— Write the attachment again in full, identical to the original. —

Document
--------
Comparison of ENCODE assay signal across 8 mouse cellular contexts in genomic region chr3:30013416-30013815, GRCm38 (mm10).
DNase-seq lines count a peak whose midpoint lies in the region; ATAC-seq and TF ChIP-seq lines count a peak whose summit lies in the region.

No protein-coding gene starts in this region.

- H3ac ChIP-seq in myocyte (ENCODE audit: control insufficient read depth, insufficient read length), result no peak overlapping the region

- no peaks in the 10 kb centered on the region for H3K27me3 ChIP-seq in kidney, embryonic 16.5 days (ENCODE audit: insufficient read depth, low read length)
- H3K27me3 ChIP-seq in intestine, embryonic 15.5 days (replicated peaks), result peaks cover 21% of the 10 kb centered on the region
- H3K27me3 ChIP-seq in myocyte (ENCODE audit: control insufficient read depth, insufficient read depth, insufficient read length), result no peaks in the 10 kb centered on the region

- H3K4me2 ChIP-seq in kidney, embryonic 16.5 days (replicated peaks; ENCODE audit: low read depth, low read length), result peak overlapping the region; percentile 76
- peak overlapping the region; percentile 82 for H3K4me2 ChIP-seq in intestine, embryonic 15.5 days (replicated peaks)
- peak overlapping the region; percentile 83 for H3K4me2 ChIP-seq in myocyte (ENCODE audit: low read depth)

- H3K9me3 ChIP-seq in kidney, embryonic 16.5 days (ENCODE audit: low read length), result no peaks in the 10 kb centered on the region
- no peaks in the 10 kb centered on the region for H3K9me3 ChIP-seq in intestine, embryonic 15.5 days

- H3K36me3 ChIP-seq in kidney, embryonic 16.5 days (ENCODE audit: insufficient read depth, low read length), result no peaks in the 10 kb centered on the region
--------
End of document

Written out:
Comparison of ENCODE assay signal across 8 mouse cellular contexts in genomic region chr3:30013416-30013815, GRCm38 (mm10).
DNase-seq lines count a peak whose midpoint lies in the region; ATAC-seq and TF ChIP-seq lines count a peak whose summit lies in the region.

No protein-coding gene starts in this region.

- H3ac ChIP-seq in myocyte (ENCODE audit: control insufficient read depth, insufficient read length), result no peak overlapping the region

- no peaks in the 10 kb centered on the region for H3K27me3 ChIP-seq in kidney, embryonic 16.5 days (ENCODE audit: insufficient read depth, low read length)
- H3K27me3 ChIP-seq in intestine, embryonic 15.5 days (replicated peaks), result peaks cover 21% of the 10 kb centered on the region
- H3K27me3 ChIP-seq in myocyte (ENCODE audit: control insufficient read depth, insufficient read depth, insufficient read length), result no peaks in the 10 kb centered on the region

- H3K4me2 ChIP-seq in kidney, embryonic 16.5 days (replicated peaks; ENCODE audit: low read depth, low read length), result peak overlapping the region; percentile 76
- peak overlapping the region; percentile 82 for H3K4me2 ChIP-seq in intestine, embryonic 15.5 days (replicated peaks)
- peak overlapping the region; percentile 83 for H3K4me2 ChIP-seq in myocyte (ENCODE audit: low read depth)

- H3K9me3 ChIP-seq in kidney, embryonic 16.5 days (ENCODE audit: low read length), result no peaks in the 10 kb centered on the region
- no peaks in the 10 kb centered on the region for H3K9me3 ChIP-seq in intestine, embryonic 15.5 days

- H3K36me3 ChIP-seq in kidney, embryonic 16.5 days (ENCODE audit: insufficient read depth, low read length), result no peaks in the 10 kb centered on the region